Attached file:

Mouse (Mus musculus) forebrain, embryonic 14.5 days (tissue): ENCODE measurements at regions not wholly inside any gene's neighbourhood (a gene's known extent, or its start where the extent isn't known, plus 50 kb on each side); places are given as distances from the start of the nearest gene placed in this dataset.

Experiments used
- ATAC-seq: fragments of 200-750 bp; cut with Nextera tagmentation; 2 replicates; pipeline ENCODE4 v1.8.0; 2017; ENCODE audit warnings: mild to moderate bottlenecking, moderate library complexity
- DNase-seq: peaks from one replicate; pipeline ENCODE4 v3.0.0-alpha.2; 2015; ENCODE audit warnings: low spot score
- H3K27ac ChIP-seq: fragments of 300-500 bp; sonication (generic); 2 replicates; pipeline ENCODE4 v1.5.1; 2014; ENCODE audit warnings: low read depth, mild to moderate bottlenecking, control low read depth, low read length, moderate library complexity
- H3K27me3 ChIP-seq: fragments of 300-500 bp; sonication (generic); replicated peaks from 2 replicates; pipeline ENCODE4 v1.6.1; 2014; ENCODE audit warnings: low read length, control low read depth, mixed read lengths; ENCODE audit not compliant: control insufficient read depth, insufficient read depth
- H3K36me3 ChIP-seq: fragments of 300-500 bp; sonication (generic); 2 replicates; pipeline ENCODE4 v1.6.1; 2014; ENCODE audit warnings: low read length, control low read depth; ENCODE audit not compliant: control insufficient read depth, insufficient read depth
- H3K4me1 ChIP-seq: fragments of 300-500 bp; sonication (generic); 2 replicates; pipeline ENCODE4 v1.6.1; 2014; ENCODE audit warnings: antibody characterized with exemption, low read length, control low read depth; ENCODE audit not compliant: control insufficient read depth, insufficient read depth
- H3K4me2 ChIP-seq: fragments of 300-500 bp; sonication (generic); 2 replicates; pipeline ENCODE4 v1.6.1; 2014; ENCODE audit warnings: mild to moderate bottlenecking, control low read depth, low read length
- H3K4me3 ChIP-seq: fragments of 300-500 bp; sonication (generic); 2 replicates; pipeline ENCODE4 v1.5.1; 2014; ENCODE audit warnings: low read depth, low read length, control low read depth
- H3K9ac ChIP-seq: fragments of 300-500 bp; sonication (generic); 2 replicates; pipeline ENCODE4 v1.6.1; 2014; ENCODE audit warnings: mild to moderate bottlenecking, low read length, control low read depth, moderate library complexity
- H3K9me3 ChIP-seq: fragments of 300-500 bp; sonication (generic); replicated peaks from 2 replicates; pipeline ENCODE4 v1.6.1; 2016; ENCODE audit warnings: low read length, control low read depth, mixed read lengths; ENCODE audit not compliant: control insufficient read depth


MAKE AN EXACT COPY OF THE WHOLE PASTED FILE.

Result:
Mouse (Mus musculus) forebrain, embryonic 14.5 days (tissue): ENCODE measurements at regions not wholly inside any gene's neighbourhood (a gene's known extent, or its start where the extent isn't known, plus 50 kb on each side); places are given as distances from the start of the nearest gene placed in this dataset.

Experiments used
- ATAC-seq: fragments of 200-750 bp; cut with Nextera tagmentation; 2 replicates; pipeline ENCODE4 v1.8.0; 2017; ENCODE audit warnings: mild to moderate bottlenecking, moderate library complexity
- DNase-seq: peaks from one replicate; pipeline ENCODE4 v3.0.0-alpha.2; 2015; ENCODE audit warnings: low spot score
- H3K27ac ChIP-seq: fragments of 300-500 bp; sonication (generic); 2 replicates; pipeline ENCODE4 v1.5.1; 2014; ENCODE audit warnings: low read depth, mild to moderate bottlenecking, control low read depth, low read length, moderate library complexity
- H3K27me3 ChIP-seq: fragments of 300-500 bp; sonication (generic); replicated peaks from 2 replicates; pipeline ENCODE4 v1.6.1; 2014; ENCODE audit warnings: low read length, control low read depth, mixed read lengths; ENCODE audit not compliant: control insufficient read depth, insufficient read depth
- H3K36me3 ChIP-seq: fragments of 300-500 bp; sonication (generic); 2 replicates; pipeline ENCODE4 v1.6.1; 2014; ENCODE audit warnings: low read length, control low read depth; ENCODE audit not compliant: control insufficient read depth, insufficient read depth
- H3K4me1 ChIP-seq: fragments of 300-500 bp; sonication (generic); 2 replicates; pipeline ENCODE4 v1.6.1; 2014; ENCODE audit warnings: antibody characterized with exemption, low read length, control low read depth; ENCODE audit not compliant: control insufficient read depth, insufficient read depth
- H3K4me2 ChIP-seq: fragments of 300-500 bp; sonication (generic); 2 replicates; pipeline ENCODE4 v1.6.1; 2014; ENCODE audit warnings: mild to moderate bottlenecking, control low read depth, low read length
- H3K4me3 ChIP-seq: fragments of 300-500 bp; sonication (generic); 2 replicates; pipeline ENCODE4 v1.5.1; 2014; ENCODE audit warnings: low read depth, low read length, control low read depth
- H3K9ac ChIP-seq: fragments of 300-500 bp; sonication (generic); 2 replicates; pipeline ENCODE4 v1.6.1; 2014; ENCODE audit warnings: mild to moderate bottlenecking, low read length, control low read depth, moderate library complexity
- H3K9me3 ChIP-seq: fragments of 300-500 bp; sonication (generic); replicated peaks from 2 replicates; pipeline ENCODE4 v1.6.1; 2016; ENCODE audit warnings: low read length, control low read depth, mixed read lengths; ENCODE audit not compliant: control insufficient read depth